I have been known to spend longer writing about a conference than I spent in attending it, but there is little chance of that at the moment when the gaps between conferences are shorter than the events themselves once the travel is factored in. I envy those who can write well whilst on the move, but none of my fundamental requirements for writing are catered for on aeroplanes; no investment in mobile office technology will remedy the vileness of the coffee, the prohibition on smoking and the distressing (I choose the word carefully) number of people who think that the Social Contract entitles them to bring their caterwauling brats into Business Class.
The Masters Conference for Legal Professionals, held in Washington each October, always provides a high content-to-time ratio. It is double-tracked and, unusually for me, I found something I wanted to attend in every time-slot. Reducing the resulting notes to manageable proportions is something of a challenge.
The sessions which I attended were about the current big themes – possible changes to the rules relating to preservation, whether early case assessment is working (a panel in which I took part), an update from the Bench, technology-assisted review, international privacy and discovery, practical discovery of social media and (always my favourite panel at this conference) the Women Thought Leader panel. The session which aroused most comment was one which I missed, on certification, but fortunately Ron Friedmann made a comprehensive note of it.
These big-theme labels disguise a great quantity of high-value detail. Looking at my notes, at the departure time of my next flight, and at the other stuff which accumulates when one’s back is turned, I am forced to the conclusion that my reports of these sessions will have to wait. The importance of the subject-matter is not going to fade over however long it takes me to get back to this.
The same applies to the E-Discovery Ireland 2011 conference in Dublin which I moved straight on to after the Masters Conference had ended, as did Browning Marean of DLA Piper US. The contrast could not be greater, but not, perhaps, for the reasons you imagine. The list of topics (as opposed to sessions) on the Masters Conference website includes one which reads “International Judicial Perspectives: is the US leading or following on discovery and disclosure?” which was, I think, put there at my suggestion (I say that because I doubt that anyone else concerned with US eDiscovery would even think to ask the question).
There is nothing marvellous about the eDiscovery regime as practiced in England and Wales which gives us a special vantage point. That comes rather from observation, in most cases at first hand, of developments in a wide range of jurisdictions. The number of one’s air miles is similarly no measure of authority to assert that any one jurisdiction is better than any other. It does, however, allow one to make comparisons between the various rules and practices. Browning Marean, the UK’s Senior Master Whitaker and I had been invited to Dublin for just that purpose; I did a UK and common law session with Master Whitaker and supported Browning in his US panel (“a master-class in how to present” as someone said of Browning’s session).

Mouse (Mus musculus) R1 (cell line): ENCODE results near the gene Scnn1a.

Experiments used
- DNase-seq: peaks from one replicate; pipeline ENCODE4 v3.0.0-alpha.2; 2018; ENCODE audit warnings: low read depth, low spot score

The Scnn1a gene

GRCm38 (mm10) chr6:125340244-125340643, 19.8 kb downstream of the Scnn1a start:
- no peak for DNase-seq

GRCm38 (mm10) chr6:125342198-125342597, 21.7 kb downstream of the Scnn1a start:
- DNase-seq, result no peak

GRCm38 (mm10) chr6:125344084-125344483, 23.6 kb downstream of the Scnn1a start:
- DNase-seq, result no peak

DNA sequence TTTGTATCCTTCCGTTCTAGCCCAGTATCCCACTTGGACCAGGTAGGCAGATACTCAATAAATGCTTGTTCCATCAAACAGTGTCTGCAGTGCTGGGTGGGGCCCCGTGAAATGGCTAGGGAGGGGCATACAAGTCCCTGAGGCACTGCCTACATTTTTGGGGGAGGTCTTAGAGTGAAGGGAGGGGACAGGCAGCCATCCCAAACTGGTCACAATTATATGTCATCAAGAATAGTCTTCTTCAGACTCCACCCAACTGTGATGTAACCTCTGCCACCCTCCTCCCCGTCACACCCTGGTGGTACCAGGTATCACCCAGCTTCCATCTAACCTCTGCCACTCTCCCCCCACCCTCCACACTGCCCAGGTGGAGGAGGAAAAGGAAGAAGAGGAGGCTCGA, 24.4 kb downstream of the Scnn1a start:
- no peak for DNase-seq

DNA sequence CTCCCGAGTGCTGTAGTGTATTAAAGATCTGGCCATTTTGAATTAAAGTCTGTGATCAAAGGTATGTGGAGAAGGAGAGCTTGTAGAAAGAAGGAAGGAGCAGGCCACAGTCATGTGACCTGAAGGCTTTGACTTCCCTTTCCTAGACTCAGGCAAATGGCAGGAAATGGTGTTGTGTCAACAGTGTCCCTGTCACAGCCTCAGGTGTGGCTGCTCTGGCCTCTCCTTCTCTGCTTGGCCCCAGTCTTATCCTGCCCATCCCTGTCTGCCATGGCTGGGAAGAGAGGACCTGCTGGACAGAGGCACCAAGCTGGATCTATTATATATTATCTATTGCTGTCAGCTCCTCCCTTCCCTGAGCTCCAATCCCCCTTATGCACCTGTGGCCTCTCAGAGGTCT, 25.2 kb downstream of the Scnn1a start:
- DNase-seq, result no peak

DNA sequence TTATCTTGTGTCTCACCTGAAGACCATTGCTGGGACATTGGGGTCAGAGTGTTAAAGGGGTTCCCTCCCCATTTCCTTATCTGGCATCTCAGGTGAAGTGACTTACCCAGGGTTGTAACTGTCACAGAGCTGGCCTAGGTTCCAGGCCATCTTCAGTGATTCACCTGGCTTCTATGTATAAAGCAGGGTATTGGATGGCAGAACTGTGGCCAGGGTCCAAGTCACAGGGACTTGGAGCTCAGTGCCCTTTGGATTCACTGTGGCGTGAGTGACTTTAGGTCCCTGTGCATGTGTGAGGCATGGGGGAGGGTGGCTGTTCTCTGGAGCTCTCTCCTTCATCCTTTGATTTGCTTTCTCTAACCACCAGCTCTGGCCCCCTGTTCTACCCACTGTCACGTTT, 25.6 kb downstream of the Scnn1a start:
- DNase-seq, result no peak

Ireland has the opportunity of observing developments in other jurisdictions and considering how they map to the foreseeable requirements of its own legal system. The conference provided a roughly equal balance between those who spoke with authority on Irish developments and those who came from outside. As with the Masters Conference, it deserves a fuller report than I can give now.
Next stop is Berlin where I am speaking on Monday with the title Like it or not: Electronic Discovery Cannot be Ignored. Since Nigel Murray of Huron Legal and I are the only ones speaking in English at that conference, I can be reasonably certain that I will not come back with masses of notes for further blog posts. That is just as well, because I am then off almost immediately for the Nuix Exchange in Sydney where, amongst other things, I am facilitating a judicial panel with a US, a UK and an Australian judge.
Then back to Europe via the InnoXcell eDiscovery Exchange in Singapore. I see that Browning Marean and I are reunited yet again there, when I moderate an international legal discovery panel and one on legal hold best practice. As you will conclude from the way I put this, it is not unusual for me to learn what my role is at a conference by looking at its web site. I don’t mind that – it is all interesting, all important and something new emerges from all these different permutations of people in different places.